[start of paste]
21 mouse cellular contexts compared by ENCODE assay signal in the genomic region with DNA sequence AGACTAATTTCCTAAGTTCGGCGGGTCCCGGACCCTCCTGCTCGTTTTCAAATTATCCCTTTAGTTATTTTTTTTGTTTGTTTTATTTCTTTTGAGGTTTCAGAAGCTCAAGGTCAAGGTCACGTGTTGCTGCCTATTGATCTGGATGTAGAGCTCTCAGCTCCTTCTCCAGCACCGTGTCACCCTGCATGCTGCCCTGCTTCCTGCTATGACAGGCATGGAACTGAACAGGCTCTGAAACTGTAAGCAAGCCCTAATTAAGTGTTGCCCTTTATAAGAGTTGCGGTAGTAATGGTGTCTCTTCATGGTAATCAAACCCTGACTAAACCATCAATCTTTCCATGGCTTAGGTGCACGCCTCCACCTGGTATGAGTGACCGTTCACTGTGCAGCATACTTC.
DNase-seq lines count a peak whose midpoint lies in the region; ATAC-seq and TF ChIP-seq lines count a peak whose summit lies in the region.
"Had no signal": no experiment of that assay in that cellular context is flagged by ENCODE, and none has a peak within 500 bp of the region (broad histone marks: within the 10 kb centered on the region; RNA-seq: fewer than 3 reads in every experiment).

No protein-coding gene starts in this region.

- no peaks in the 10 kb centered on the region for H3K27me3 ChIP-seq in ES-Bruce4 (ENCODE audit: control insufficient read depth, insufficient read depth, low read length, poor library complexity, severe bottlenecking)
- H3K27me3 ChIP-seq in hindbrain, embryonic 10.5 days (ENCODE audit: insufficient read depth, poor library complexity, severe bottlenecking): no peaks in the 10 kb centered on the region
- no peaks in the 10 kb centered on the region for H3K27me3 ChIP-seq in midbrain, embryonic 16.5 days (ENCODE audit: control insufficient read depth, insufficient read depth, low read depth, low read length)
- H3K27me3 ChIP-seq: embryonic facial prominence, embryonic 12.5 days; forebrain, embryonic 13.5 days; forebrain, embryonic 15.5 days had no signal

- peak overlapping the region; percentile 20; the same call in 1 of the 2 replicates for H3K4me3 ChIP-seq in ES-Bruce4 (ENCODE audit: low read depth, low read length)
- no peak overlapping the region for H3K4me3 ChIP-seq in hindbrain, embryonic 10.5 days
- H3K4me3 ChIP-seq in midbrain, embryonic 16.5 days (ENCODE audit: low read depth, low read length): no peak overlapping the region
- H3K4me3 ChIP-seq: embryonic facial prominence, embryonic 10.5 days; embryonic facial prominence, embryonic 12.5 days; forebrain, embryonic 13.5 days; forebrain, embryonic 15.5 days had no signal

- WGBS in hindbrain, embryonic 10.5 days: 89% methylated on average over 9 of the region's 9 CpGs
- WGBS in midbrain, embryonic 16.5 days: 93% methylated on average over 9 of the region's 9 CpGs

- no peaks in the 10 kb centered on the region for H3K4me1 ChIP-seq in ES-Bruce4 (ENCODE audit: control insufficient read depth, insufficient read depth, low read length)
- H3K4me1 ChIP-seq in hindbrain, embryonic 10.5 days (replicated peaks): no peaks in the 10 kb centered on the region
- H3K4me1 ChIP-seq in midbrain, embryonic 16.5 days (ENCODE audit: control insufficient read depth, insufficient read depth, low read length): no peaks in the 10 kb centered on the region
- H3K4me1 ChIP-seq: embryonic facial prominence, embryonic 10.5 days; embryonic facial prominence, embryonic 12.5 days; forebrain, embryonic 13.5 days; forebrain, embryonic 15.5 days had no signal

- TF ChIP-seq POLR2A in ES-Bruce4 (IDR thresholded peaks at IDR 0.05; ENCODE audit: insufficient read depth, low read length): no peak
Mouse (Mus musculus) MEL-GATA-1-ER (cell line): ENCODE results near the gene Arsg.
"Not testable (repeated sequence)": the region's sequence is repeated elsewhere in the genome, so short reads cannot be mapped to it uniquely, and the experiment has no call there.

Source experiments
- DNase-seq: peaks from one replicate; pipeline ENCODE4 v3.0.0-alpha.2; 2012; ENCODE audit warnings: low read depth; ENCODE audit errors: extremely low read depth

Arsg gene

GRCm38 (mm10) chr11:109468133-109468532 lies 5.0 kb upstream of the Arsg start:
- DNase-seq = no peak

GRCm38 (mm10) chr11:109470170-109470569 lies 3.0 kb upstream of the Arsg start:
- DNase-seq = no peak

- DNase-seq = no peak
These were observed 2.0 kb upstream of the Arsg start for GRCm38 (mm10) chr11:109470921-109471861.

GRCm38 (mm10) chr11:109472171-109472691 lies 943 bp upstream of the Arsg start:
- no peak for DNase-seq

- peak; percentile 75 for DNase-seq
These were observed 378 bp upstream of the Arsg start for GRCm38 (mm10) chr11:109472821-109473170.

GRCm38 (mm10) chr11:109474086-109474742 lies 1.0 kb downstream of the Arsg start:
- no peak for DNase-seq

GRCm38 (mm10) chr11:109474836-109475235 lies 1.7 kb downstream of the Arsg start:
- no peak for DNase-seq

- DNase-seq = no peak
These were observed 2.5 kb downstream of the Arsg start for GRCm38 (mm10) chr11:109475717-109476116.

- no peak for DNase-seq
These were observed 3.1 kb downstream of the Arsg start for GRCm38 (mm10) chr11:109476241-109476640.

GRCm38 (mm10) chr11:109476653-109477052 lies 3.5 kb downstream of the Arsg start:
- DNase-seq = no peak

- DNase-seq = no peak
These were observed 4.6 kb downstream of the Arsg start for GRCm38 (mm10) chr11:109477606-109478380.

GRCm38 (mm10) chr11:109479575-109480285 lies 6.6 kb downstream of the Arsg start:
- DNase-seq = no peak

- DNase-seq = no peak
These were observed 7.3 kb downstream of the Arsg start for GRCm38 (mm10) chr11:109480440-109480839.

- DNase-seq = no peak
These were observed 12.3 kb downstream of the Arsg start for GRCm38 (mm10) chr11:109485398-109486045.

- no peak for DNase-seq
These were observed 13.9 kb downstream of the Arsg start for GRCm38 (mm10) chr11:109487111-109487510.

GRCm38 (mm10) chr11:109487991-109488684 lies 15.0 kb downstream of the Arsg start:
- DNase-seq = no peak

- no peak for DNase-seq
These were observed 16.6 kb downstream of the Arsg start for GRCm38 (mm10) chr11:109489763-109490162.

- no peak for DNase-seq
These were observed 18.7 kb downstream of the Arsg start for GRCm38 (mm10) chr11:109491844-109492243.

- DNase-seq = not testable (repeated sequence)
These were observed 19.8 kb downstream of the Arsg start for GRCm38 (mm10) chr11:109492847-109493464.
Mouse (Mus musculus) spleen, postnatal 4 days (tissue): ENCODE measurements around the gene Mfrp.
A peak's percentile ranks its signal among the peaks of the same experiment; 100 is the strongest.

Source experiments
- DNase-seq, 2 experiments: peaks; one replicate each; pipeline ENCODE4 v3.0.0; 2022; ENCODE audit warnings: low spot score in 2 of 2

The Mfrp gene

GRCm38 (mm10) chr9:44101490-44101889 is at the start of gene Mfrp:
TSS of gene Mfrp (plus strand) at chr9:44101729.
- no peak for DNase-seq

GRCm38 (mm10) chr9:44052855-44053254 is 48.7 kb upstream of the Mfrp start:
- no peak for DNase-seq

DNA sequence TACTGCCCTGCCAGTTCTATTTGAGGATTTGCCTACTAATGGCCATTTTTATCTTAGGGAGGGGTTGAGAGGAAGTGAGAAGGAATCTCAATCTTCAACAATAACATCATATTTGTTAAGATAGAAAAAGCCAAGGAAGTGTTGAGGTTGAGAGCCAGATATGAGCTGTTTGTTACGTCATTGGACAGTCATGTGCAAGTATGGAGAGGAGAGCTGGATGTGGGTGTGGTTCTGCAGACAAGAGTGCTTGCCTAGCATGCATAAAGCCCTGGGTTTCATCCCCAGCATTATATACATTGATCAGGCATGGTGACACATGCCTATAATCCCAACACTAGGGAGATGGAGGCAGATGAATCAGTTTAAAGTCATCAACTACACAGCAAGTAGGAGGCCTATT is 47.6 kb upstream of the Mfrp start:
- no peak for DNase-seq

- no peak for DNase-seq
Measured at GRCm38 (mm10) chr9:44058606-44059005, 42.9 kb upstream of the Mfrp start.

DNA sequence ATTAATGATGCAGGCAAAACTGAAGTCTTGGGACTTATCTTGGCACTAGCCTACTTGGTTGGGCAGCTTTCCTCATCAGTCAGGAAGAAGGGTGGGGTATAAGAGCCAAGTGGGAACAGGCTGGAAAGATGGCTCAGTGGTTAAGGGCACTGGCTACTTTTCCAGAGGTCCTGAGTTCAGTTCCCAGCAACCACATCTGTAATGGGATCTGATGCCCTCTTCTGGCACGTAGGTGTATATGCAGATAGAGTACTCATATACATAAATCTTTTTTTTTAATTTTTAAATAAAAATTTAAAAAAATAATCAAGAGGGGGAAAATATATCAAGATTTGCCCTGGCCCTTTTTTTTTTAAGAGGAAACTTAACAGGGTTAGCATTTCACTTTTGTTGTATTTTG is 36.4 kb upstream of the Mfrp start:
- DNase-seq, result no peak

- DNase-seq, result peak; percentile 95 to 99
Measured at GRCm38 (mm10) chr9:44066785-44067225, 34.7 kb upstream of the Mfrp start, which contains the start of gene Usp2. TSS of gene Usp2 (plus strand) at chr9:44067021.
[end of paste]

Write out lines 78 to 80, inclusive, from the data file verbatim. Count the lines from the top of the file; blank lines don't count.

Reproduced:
- DNase-seq, result no peak

- DNase-seq, result peak; percentile 95 to 99
Measured at GRCm38 (mm10) chr9:44066785-44067225, 34.7 kb upstream of the Mfrp start, which contains the start of gene Usp2. TSS of gene Usp2 (plus strand) at chr9:44067021.